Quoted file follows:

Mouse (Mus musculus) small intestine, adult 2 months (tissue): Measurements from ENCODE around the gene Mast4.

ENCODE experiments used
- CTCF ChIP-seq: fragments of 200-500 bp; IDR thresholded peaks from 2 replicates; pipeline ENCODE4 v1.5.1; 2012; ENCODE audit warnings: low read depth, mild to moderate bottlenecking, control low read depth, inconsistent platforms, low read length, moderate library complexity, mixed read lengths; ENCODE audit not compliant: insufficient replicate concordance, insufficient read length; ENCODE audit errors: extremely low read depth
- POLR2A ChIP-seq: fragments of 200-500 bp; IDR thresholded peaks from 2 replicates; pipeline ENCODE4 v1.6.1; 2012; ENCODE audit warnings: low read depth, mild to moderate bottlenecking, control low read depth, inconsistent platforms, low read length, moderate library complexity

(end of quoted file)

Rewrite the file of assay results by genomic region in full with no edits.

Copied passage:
Mouse (Mus musculus) small intestine, adult 2 months (tissue): Measurements from ENCODE around the gene Mast4.

ENCODE experiments used
- CTCF ChIP-seq: fragments of 200-500 bp; IDR thresholded peaks from 2 replicates; pipeline ENCODE4 v1.5.1; 2012; ENCODE audit warnings: low read depth, mild to moderate bottlenecking, control low read depth, inconsistent platforms, low read length, moderate library complexity, mixed read lengths; ENCODE audit not compliant: insufficient replicate concordance, insufficient read length; ENCODE audit errors: extremely low read depth
- POLR2A ChIP-seq: fragments of 200-500 bp; IDR thresholded peaks from 2 replicates; pipeline ENCODE4 v1.6.1; 2012; ENCODE audit warnings: low read depth, mild to moderate bottlenecking, control low read depth, inconsistent platforms, low read length, moderate library complexity